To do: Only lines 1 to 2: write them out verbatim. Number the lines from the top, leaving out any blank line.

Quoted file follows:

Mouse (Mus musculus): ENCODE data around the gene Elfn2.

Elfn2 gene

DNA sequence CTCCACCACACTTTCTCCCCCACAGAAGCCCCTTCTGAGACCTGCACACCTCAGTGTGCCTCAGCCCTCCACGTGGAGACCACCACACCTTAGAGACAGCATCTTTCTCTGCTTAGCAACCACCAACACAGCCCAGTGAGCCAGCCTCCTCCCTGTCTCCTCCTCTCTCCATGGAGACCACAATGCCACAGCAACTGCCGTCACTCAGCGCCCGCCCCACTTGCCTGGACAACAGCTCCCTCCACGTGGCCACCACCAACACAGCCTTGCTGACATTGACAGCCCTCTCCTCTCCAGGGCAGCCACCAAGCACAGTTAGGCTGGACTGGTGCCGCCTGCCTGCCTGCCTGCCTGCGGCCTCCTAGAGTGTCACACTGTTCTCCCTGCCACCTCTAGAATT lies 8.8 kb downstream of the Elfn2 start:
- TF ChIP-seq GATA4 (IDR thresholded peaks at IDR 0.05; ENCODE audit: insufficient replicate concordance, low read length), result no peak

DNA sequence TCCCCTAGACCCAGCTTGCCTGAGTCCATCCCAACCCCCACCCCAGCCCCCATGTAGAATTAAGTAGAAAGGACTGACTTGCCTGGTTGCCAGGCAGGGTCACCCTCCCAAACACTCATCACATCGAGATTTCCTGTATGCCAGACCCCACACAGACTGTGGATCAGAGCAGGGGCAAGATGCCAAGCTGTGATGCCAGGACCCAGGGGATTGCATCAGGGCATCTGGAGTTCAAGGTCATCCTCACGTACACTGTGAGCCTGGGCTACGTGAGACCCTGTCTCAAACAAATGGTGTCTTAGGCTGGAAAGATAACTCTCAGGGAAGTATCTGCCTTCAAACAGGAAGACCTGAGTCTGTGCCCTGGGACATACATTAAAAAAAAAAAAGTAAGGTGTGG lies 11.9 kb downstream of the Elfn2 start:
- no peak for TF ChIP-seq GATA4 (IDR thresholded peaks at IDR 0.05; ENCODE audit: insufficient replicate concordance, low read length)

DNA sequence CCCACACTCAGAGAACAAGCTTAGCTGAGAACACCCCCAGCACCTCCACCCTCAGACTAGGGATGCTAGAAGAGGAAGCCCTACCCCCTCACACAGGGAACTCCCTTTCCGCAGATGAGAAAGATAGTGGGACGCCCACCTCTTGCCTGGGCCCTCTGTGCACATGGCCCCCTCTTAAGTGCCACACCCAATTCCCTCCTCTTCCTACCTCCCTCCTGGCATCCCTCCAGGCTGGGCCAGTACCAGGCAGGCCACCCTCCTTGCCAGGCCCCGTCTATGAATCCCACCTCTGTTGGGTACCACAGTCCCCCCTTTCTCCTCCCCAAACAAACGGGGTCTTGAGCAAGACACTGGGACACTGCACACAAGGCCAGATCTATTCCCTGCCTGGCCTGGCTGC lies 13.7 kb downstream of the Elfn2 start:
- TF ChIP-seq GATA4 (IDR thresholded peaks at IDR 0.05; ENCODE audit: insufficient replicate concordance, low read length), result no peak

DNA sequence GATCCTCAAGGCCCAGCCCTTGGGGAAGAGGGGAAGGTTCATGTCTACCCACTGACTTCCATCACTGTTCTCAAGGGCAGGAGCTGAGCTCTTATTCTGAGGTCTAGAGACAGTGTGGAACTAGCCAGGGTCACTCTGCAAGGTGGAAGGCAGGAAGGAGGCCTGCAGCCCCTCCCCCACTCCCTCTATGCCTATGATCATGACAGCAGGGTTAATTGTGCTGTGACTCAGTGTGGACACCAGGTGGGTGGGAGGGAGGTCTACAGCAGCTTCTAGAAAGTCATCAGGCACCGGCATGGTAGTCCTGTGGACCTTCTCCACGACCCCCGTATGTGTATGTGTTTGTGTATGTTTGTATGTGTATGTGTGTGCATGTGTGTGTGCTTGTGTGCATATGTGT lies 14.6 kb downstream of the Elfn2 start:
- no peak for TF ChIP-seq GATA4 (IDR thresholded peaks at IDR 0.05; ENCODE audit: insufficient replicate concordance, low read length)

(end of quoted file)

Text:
Mouse (Mus musculus): ENCODE data around the gene Elfn2.

Elfn2 gene